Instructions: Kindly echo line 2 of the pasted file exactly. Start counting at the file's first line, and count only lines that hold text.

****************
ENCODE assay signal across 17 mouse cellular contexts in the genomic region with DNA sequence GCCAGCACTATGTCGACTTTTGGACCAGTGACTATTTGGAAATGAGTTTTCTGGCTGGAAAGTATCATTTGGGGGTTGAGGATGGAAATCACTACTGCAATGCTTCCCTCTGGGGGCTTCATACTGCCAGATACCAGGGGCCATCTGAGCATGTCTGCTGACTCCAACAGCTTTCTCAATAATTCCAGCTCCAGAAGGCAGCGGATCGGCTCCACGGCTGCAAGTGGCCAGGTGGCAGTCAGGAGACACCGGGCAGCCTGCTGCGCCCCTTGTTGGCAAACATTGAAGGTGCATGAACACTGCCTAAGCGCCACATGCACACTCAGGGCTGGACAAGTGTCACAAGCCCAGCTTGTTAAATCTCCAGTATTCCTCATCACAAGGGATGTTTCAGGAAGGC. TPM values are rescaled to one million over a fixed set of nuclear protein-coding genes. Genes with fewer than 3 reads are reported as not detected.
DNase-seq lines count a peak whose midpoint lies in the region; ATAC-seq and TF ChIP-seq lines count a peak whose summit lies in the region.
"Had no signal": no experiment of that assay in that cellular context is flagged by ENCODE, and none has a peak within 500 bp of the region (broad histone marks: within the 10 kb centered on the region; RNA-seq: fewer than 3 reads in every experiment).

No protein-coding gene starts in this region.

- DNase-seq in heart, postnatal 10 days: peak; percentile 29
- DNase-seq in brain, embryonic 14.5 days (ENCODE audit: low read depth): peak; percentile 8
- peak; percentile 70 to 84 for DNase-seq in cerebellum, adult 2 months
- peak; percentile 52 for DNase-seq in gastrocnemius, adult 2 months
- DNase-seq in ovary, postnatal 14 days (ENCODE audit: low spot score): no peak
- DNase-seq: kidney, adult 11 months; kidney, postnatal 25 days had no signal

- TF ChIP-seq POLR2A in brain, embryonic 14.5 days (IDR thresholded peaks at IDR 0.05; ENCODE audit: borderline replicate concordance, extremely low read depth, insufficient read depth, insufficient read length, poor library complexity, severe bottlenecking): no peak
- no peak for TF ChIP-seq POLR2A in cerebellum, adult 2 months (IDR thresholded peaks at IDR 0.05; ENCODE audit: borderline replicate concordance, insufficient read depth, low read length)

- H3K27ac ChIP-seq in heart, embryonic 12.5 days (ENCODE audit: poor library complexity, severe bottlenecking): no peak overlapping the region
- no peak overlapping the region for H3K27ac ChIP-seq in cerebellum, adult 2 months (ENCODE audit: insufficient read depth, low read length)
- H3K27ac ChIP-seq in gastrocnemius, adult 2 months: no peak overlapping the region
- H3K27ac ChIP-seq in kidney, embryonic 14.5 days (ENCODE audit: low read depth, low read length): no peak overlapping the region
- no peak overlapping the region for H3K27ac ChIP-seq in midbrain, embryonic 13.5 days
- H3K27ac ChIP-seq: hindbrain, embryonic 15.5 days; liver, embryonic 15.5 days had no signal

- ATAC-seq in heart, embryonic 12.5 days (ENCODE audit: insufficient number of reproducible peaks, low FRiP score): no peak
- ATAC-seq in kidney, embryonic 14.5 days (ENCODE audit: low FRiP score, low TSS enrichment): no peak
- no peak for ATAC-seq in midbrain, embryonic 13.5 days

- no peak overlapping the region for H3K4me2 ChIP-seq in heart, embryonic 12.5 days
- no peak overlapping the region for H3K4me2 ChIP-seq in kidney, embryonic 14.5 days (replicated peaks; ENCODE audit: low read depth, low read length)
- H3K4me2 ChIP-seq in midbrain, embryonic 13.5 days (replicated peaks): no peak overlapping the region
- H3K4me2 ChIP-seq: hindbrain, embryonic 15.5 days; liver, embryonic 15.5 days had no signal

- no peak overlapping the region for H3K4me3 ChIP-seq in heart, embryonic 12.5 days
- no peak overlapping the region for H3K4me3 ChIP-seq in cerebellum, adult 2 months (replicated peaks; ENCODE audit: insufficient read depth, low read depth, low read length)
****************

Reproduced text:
DNase-seq lines count a peak whose midpoint lies in the region; ATAC-seq and TF ChIP-seq lines count a peak whose summit lies in the region.